April 17, 2023
Albany, NY

Governor Hochul Announces $425 Million in Grants for Critical Water Infrastructure Projects Statewide

Governor Hochul Announces $425 Million in Grants for Critical Water Infrastructure Projects Statewide

Next Round of the Water Infrastructure Improvement and Intermunicipal Grant Programs Bolstered by the First Spending of the Environmental Bond Act

Applications to Go Live on May 3

Governor Kathy Hochul today announced $425 million will be made available through the next round of the State's Water Infrastructure Improvement and Intermunicipal Grant programs, bolstered by the first spending under the Clean Water, Clean Air, and Green Jobs Environmental Bond Act of 2022. This infusion of public funds will continue to help make water infrastructure investments more affordable for local governments, strengthen resiliency, combat climate change and create jobs in the manufacturing, engineering, construction, plant operations, and related industry sectors.

"Thanks to the voter-approved Environmental Bond Act, this enhanced round of grant funding will help transform communities across New York State and benefit generations of New Yorkers," Governor Hochul said. "One of the main components of the Bond Act is providing significant funding for water infrastructure, and this funding will help communities build stronger and smarter to ensure safe drinking water and wastewater facilities can withstand the impacts of climate change."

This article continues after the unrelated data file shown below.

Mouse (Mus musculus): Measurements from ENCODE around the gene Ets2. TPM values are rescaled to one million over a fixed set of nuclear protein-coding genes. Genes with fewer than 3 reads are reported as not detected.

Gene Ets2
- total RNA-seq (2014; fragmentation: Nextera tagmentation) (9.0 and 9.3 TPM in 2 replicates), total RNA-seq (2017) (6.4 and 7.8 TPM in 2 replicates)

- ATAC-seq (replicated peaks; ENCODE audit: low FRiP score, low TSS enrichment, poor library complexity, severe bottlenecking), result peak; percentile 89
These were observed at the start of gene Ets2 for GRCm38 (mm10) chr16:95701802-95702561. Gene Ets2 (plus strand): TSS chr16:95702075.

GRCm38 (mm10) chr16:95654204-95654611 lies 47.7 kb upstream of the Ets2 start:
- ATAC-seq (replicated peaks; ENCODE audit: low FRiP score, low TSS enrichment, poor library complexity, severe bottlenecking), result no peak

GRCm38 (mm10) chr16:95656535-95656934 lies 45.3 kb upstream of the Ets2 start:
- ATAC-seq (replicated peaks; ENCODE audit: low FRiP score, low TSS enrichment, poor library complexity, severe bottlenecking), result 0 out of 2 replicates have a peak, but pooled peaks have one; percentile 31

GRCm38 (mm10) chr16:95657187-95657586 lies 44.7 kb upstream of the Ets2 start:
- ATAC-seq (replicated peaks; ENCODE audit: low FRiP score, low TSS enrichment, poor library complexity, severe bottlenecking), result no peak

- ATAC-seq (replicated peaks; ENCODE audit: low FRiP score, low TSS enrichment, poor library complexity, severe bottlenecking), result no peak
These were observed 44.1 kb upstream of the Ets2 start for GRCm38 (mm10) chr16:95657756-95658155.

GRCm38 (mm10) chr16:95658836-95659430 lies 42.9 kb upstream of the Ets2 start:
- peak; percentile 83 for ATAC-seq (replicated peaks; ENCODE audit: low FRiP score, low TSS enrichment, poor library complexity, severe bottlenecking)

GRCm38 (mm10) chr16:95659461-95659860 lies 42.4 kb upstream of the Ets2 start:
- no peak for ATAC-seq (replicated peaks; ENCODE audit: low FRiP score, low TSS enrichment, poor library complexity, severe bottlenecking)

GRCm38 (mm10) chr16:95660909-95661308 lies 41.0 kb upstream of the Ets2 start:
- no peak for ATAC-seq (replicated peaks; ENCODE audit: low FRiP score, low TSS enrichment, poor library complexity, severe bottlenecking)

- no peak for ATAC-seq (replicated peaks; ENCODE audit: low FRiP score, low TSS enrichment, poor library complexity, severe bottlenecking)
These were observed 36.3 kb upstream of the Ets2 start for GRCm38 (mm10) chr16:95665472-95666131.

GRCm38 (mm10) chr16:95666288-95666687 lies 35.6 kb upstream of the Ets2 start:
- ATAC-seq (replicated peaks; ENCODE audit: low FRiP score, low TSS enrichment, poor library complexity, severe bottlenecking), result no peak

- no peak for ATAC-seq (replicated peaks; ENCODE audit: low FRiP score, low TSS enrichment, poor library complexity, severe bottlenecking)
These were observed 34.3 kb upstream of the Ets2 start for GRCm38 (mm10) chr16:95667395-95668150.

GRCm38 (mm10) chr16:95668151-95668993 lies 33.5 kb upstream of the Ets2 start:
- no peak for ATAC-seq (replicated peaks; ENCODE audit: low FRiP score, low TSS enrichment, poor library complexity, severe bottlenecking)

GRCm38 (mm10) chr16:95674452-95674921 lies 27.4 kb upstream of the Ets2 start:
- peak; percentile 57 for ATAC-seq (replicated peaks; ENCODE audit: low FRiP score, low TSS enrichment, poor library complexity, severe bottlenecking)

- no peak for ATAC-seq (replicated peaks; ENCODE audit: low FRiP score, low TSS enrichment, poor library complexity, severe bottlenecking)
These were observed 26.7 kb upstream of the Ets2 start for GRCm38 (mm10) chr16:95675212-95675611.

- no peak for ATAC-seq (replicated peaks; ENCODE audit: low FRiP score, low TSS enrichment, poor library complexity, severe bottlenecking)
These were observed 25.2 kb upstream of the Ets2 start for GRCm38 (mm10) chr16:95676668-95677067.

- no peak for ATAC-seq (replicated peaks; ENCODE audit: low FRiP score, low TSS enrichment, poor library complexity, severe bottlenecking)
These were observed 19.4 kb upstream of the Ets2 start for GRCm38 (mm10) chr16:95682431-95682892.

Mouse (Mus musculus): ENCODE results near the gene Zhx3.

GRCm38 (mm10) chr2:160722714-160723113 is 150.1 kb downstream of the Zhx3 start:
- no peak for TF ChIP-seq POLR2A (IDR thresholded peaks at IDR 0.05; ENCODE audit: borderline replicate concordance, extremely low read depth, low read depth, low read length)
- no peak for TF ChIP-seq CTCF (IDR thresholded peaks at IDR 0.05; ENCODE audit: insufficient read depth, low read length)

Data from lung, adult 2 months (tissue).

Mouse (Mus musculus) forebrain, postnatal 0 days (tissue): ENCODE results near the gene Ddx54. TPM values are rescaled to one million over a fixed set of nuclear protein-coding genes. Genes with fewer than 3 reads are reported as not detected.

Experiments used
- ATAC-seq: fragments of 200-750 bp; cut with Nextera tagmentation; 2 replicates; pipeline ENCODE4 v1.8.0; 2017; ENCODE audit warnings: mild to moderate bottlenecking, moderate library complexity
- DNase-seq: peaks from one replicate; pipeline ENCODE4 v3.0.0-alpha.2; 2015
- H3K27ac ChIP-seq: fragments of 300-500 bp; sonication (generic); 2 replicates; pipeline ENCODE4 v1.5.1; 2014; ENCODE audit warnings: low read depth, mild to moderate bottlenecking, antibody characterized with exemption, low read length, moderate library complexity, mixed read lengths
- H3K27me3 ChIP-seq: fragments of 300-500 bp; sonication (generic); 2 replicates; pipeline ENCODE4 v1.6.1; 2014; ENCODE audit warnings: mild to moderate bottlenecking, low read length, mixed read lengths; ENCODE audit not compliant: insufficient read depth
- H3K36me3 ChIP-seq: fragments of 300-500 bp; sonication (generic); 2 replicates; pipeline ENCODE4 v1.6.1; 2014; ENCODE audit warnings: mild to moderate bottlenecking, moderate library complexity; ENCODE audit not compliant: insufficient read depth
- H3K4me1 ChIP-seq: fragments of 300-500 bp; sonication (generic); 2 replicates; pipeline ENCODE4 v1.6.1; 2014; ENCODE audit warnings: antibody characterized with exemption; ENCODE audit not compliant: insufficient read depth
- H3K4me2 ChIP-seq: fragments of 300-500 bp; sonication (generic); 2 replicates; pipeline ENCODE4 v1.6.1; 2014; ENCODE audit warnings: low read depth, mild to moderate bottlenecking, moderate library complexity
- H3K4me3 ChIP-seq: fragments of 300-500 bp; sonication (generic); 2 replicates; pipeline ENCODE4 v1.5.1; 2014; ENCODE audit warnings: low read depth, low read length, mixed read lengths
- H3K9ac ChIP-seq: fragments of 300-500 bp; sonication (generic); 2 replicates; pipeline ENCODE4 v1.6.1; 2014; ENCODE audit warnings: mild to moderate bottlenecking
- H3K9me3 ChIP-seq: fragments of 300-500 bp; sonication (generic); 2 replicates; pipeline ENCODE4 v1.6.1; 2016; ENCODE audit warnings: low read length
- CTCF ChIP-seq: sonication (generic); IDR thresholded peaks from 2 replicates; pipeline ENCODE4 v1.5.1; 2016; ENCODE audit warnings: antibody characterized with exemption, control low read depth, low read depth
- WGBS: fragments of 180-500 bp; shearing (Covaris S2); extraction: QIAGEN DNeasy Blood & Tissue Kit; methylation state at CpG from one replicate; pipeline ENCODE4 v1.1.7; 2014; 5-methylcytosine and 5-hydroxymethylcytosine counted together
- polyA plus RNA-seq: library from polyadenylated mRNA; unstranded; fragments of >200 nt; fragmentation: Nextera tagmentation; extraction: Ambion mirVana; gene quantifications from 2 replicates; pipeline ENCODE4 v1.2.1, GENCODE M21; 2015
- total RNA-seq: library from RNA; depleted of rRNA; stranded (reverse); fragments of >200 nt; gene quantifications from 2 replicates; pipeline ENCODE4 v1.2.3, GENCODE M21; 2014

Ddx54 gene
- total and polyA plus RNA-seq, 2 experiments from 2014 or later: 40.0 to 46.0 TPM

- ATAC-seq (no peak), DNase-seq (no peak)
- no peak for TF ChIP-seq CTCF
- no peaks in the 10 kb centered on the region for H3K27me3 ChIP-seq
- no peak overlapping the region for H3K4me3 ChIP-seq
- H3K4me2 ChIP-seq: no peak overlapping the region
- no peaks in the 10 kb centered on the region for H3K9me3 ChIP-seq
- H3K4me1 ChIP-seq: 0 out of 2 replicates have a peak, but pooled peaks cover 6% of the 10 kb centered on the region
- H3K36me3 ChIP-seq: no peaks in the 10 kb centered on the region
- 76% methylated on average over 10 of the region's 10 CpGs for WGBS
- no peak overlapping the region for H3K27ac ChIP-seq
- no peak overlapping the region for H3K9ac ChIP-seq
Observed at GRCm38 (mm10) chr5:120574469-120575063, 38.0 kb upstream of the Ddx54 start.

New Yorkers overwhelmingly approved the $4.2 billion Environmental Bond Act in November 2022. State agencies, local governments, and partners will be able to access funding to protect water quality, help communities adapt to climate change, improve resiliency, and create green jobs. Bond Act funding will support new and expanded projects across the state to safeguard drinking water sources, reduce pollution, and protect communities and natural resources from climate change.

The Environmental Facilities Corporation (EFC) administers the Water Infrastructure Improvement (WIIA) and Intermunicipal Grant (IMG) programs working closely with the Departments of Health (DOH) and Environmental Conservation (DEC). WIIA and IMG were established in 2015 and 2017, respectively, and have been funded by the Clean Water Infrastructure Act (CWIA). The funding announced today includes $225 million from the governor's historic commitment to water quality infrastructure, and $200 million from the Environmental Bond Act, which specifically named WIIA and IMG programs as tools to help leverage water quality improvement and resilient infrastructure funding.